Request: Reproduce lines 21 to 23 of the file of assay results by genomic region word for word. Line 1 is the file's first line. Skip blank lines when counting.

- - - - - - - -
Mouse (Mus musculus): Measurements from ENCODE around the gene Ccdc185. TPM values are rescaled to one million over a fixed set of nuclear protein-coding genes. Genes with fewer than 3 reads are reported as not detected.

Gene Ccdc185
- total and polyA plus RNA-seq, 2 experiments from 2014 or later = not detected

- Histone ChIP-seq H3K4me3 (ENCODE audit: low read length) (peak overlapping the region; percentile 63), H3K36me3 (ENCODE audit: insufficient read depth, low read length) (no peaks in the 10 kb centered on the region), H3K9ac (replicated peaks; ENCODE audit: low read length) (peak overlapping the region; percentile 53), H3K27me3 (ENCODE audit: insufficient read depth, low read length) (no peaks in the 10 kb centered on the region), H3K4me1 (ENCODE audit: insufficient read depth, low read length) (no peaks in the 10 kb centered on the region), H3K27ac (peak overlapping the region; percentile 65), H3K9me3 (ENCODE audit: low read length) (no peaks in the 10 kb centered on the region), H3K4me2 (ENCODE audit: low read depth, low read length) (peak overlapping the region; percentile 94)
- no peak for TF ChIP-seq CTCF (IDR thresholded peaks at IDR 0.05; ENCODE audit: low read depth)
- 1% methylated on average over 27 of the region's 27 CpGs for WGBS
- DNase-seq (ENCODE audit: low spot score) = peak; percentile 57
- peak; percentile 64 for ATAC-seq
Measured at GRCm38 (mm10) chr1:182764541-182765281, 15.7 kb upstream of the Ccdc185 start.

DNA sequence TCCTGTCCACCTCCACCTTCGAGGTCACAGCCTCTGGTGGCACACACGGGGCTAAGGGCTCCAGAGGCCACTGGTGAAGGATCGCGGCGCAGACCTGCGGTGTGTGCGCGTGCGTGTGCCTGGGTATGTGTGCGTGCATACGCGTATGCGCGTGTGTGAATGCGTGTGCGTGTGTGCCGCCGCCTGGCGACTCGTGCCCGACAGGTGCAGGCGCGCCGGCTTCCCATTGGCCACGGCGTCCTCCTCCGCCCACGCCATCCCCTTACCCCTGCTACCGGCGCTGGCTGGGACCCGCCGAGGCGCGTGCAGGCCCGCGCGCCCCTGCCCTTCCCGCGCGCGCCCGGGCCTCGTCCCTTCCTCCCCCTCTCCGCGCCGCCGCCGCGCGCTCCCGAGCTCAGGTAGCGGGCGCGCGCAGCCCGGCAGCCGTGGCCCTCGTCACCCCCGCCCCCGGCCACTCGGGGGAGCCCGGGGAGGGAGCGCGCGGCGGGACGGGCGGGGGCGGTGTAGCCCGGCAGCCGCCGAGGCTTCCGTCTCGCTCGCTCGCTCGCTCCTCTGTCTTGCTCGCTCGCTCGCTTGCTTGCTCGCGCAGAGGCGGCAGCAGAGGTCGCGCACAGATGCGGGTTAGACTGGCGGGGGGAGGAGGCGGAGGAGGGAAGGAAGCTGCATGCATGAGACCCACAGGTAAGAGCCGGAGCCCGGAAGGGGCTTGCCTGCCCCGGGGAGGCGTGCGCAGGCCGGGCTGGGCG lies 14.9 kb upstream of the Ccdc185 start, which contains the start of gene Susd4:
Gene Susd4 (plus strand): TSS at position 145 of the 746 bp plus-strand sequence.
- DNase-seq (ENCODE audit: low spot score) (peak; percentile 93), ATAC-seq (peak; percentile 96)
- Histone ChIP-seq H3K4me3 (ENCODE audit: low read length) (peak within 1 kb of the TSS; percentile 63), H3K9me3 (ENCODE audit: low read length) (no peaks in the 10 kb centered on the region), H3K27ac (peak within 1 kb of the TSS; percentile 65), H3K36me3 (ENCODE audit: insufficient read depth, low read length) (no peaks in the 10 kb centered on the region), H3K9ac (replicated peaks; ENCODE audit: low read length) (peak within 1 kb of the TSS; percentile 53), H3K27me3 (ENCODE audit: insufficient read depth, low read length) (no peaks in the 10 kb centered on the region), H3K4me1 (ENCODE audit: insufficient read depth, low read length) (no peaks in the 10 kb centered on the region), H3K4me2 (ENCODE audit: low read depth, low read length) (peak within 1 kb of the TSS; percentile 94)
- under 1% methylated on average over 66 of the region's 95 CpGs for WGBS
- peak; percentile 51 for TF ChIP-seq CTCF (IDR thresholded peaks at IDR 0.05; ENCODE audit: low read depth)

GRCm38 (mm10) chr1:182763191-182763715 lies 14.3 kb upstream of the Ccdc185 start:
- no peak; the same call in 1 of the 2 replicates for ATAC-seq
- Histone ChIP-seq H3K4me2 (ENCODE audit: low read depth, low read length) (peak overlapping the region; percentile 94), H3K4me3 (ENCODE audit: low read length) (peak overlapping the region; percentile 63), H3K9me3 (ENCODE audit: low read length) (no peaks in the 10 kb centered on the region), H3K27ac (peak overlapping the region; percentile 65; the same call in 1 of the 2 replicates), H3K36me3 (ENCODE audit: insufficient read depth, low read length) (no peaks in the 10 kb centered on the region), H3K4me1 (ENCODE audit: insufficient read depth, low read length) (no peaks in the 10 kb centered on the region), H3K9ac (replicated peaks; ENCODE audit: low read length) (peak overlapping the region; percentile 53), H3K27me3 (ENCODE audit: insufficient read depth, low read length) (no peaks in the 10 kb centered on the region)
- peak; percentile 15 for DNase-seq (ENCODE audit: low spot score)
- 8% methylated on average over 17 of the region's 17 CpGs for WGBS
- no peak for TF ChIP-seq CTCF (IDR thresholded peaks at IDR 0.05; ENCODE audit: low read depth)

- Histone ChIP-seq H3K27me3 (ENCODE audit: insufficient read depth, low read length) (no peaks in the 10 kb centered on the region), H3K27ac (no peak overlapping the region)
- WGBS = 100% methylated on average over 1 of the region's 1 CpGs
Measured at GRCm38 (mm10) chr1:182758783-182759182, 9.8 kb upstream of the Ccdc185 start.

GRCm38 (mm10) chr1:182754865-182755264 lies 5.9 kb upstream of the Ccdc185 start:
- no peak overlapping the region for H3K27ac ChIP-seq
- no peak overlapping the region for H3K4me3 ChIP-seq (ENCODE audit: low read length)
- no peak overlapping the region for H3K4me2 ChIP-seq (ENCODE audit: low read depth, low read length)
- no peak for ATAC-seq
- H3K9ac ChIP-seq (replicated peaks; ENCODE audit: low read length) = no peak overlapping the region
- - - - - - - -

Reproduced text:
- no peak for TF ChIP-seq CTCF (IDR thresholded peaks at IDR 0.05; ENCODE audit: low read depth)

- Histone ChIP-seq H3K27me3 (ENCODE audit: insufficient read depth, low read length) (no peaks in the 10 kb centered on the region), H3K27ac (no peak overlapping the region)
- WGBS = 100% methylated on average over 1 of the region's 1 CpGs